Brian McTear ’91 recalls first suggesting ideas for music production to Senior Master of the Arts and Director of Instrumental Music Margie Neiswender P’22 ’23 during his fifth form year. In the 30 years since McTear’s graduation, he and Neiswender have stayed in touch and would periodically brainstorm ideas for teaching music production to Hill students. According to Neiswender, H-Term was “the perfect vehicle” for the duo to put a plan into action, and they created the H-Term course, “Music Production Workshop.”
The course description reads, “This workshop will cover topics and studies of current interest in music technology. Focus will be placed on an introduction to the music software Pro Tools and to offering each student the opportunity to mix, edit, and master a recording.”
For Neiswender, the course represents the opportunity to be both a teacher and a student.
“I have always been interested in learning how to use Pro Tools and thought H-Term could give be the opportunity to be a student, too,” she explained. “Fortunately, Brian is a master record producer and educator. I discussed the idea of a six-week Pro Tools course with Brian and he was immediately interested as he’s taught a similar course at The University of the Arts, Philadelphia.”
McTear owns and runs Miner Street Recordings, a staple of the Philadelphia music scene since 1996. In 2010 he produced the sample hooks at the core of Kendrick Lamar’s breakout single, “The Recipe.” Soon after, he mixed Joan Osborne’s Grammy nominated album Bring it on Home, and he’s been an integral part of music by The War on Drugs, Sharon Van Etten, Kurt Vile, Waxahatchee, The Dead Milkmen, and countless others.
When asked, “Why Pro Tools?” McTear’s answer was simple: It is the industry standard.
“I'd assert that it actually is a standard because it is the simplest pro software to use,” McTear said. “Somehow, even after 30 years, the user interface is almost exactly the same. Even with all the improvements and enhanced capabilities, a person who opened Pro Tools for the first time in 30 years would know exactly how to use it and make music again. To me, I take that as a sign of the company understanding the real priorities of people who use recording software.”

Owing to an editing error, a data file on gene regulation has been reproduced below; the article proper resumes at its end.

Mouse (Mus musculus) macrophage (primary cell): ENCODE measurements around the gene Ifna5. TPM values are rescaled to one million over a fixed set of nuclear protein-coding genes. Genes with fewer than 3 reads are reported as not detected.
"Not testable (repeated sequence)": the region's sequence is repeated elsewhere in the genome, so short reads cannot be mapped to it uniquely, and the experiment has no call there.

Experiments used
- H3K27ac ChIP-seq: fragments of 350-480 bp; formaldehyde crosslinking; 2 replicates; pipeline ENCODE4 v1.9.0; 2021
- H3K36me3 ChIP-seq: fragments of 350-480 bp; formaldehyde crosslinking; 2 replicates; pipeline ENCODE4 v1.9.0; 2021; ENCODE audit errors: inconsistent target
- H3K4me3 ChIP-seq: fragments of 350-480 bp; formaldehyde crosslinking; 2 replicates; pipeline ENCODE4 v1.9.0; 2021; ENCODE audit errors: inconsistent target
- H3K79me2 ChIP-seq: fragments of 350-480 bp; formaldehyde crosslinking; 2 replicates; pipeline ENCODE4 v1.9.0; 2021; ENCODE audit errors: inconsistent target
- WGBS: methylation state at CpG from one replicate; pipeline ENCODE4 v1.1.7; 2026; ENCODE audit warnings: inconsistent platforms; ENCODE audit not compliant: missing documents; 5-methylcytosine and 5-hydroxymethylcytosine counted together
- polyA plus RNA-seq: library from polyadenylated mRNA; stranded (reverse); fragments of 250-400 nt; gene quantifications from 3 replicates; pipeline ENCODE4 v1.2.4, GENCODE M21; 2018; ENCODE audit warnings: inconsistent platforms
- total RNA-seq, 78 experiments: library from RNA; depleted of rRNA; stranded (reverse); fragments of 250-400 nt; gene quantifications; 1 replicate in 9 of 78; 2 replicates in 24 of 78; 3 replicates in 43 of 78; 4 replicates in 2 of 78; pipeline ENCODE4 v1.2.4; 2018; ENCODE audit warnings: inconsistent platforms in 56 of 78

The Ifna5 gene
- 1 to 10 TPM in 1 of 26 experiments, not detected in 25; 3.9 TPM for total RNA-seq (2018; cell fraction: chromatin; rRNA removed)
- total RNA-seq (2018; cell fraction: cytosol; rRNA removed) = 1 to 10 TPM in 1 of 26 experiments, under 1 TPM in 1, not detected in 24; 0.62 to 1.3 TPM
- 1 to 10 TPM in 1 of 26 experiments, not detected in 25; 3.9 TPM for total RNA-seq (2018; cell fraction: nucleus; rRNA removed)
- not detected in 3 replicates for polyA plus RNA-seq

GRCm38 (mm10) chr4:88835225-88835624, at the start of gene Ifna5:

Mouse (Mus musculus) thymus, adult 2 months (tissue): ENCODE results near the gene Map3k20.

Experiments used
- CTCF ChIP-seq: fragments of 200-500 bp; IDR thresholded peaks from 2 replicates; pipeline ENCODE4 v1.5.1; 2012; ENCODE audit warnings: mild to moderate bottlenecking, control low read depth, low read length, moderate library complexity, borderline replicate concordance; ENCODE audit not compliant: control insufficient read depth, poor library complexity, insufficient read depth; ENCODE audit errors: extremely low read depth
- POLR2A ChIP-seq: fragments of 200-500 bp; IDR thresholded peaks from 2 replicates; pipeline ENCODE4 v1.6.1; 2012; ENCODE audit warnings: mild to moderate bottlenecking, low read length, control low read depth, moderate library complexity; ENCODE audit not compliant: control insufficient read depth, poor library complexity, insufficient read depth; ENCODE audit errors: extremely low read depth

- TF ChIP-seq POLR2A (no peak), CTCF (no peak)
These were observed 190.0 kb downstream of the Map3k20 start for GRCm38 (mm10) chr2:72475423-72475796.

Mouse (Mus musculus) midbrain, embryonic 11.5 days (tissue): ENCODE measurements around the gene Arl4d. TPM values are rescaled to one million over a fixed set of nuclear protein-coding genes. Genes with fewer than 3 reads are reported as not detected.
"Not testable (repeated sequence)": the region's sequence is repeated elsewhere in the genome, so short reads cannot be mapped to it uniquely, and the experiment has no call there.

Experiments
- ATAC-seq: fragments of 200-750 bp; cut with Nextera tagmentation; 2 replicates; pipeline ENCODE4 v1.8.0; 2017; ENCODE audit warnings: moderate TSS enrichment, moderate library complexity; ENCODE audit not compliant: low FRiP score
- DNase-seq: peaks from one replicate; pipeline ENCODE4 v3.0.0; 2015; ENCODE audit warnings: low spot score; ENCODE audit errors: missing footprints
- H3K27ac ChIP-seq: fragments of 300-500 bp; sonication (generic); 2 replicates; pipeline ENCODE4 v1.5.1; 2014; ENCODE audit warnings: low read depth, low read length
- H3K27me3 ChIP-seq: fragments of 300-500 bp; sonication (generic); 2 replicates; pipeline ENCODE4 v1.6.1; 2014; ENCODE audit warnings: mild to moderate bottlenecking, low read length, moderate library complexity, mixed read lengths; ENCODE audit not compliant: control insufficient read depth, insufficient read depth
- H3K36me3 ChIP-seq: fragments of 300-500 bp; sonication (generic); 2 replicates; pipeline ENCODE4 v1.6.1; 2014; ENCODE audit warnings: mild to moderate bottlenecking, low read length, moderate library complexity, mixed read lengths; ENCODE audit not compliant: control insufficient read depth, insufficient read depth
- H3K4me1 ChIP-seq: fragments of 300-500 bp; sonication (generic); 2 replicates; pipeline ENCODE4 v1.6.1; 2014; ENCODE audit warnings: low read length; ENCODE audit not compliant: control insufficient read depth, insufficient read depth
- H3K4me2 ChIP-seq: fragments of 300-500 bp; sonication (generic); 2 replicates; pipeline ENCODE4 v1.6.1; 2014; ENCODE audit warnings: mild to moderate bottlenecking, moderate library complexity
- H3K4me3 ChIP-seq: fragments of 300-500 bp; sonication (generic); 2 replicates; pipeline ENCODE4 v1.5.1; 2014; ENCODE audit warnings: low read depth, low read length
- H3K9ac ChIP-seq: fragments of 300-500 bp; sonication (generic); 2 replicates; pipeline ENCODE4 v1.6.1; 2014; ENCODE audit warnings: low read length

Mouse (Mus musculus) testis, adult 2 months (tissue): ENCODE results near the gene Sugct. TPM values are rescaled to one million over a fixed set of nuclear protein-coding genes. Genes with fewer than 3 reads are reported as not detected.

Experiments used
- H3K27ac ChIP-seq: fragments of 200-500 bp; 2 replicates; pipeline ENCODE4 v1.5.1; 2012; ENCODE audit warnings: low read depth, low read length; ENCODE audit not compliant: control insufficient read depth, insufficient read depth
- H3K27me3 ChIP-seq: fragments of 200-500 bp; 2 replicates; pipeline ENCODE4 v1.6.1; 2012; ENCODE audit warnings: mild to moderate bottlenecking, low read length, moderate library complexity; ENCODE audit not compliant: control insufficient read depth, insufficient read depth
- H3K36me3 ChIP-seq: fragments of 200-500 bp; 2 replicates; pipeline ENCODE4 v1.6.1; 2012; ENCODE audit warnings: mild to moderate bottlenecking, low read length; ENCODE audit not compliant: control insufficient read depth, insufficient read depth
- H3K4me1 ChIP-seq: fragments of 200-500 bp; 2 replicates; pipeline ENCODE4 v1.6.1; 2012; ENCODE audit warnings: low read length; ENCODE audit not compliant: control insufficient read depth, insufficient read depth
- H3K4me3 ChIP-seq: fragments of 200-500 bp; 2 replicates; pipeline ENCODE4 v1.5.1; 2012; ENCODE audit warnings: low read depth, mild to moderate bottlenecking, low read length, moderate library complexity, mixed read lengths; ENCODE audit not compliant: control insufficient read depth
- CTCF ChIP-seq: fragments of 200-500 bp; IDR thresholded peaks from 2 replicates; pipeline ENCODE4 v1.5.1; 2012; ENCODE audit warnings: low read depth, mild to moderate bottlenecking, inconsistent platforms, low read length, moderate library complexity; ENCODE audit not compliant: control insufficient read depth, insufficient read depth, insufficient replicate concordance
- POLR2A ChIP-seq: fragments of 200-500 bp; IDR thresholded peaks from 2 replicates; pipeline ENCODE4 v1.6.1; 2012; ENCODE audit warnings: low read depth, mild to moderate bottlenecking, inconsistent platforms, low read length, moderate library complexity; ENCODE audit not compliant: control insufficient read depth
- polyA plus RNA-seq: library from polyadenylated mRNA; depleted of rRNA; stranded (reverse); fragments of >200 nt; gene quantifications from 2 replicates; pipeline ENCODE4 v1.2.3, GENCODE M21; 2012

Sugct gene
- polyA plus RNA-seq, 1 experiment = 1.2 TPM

For the course, the school sponsored the purchase of Pro Tools software for the eight participating students. Each week, classes are held on Zoom in which McTear provides topics for the group to work on and experiment with throughout that week.
For Andrew Spatarella ’22, this class was an opportunity to learn a new skill that he could take with him beyond his time at Hill. “I am interested in music production and may want to pursue it as career,” states Andrew. “I was excited to learn more about what was involved in making a song sound better.”
“The class has been really fun,” McTear stated. “It's amazing to see Hill students zip around the screen, even if they still don't fully understand the finer details. We're learning by using the software and speaking the vocabulary. When I was a student at Hill, I learned so much just by being given the confidence to try things that others would assume to be completely ‘out of reach.’ I think this is one of those types of experiences for the kids, and I love being able to bring it to them.”
“I have really enjoyed the personal instruction with such a talented Hill alumnus as well as the resources made available to us,” says Kendal Thomas ’21, another student participant. “I know I will use the skills I’ve learned in the future and they will serve as a wonderful foundation for my musical endeavors.”
The six-week course will conclude in mid-February with each student completing a capstone project which will task them with editing and mixing tracks from the library of McTear’s Miner Street Studio. Each student will have access to a variety of bands enabling them to select a style of music they are interested in mixing.
“I'm excited for the kids to pick out a song and mix it for the capstone assignment,” said McTear. “It doesn't matter so much whether the song is a perfect mix or not. It is more important to understand the complete workflow and timeline of a creative project. In other words, it's important to finish things. Anyone in this class who gets all the way through their first song is immediately empowered to go back and do it again, and that's the most important thing in the end. From that moment, they're essentially right on the same path that I have been for 30 years!”